Here are this week’s gardening questions and answers, provided by Parker County Master Gardeners. To submit a question, send it to firstname.lastname@example.org. For more information about Parker County Master Gardeners, or to become a member, call 817-598-6096 or visit www.pcmg-texas.org.
Every year I buy wonderful flowers, and lose most of them to grasshoppers. What can I do?
Grasshoppers are voracious feeders that thrive in native grassland areas around Parker County. The nymphs hatch from late April to late June and feed on spring grasses. By mid June, they develop wings and travel in search of fresh food sources, which will bring them to your fruit trees, vegetable gardens, and irrigated landscapes.
While you cannot eliminate the insects, you can minimize the destruction. Begin by eliminating tall grass and weeds around your plants. This makes the area less attractive to grasshoppers and allows both wild and domesticated birds to prey on the pests. Plant flowers such as calendula, sunflower, daisy, alyssum, or dill nearby to attract beneficial insects that attack grasshoppers.
Geotextile fabrics are successful when used as floating row covers to protect home garden crops. These fabrics let in air and light while keeping out grasshoppers and other insects. The fabric can also be used to protect valuable landscape plants; but during heavy infestations, grasshoppers may to chew through the fabric.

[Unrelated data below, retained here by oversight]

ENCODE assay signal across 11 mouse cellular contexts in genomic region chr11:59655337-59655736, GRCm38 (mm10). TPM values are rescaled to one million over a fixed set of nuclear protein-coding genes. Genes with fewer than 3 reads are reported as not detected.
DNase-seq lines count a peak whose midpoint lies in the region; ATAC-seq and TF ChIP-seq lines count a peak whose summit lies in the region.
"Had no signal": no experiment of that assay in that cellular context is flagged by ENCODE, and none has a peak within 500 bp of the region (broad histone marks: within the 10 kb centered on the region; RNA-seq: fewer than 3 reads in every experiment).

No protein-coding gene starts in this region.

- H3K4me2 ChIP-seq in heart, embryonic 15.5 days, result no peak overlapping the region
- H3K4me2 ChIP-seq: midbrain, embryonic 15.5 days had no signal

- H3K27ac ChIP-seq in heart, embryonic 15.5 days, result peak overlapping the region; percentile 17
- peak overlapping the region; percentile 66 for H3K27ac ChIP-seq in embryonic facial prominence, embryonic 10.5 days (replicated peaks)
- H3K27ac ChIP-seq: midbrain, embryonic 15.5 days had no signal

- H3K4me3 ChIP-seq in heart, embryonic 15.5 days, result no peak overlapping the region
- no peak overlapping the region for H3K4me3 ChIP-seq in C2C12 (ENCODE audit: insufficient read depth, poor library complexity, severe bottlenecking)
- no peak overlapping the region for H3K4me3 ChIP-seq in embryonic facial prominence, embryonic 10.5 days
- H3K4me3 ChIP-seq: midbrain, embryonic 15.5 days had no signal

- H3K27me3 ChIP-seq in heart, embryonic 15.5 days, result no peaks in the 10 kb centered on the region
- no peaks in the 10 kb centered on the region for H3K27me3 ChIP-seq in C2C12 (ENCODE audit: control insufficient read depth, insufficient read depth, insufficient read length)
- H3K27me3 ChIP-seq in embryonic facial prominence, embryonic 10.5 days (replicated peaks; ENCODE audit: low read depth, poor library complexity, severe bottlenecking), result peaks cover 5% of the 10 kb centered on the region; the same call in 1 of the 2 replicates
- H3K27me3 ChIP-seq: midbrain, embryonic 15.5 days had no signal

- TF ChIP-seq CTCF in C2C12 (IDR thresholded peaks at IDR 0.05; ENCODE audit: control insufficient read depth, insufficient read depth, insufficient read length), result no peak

Another option is to select plants that grasshoppers find undesirable. The Master Gardeners have spent some time compiling a list for you.
Trees and Shrubs: American beautyberry,Texas barbary, bridal wreath spirea, burning bush, coralberry, crape myrtle, desert willow, euonymous, flame acanthus, forsythia, juniper, nandina, vitex, and yaupon holly.
Perennials: Artemisia, confederate jasmine, lantana, mealy blue sage, Mexican bush sage, Mexican petunia, mondo grass, moss rose, passionvine, Russian sage, thrift, dianthus, penstemon, purslane, rock rose, salvia greggii, Turk’s cap, and verbena.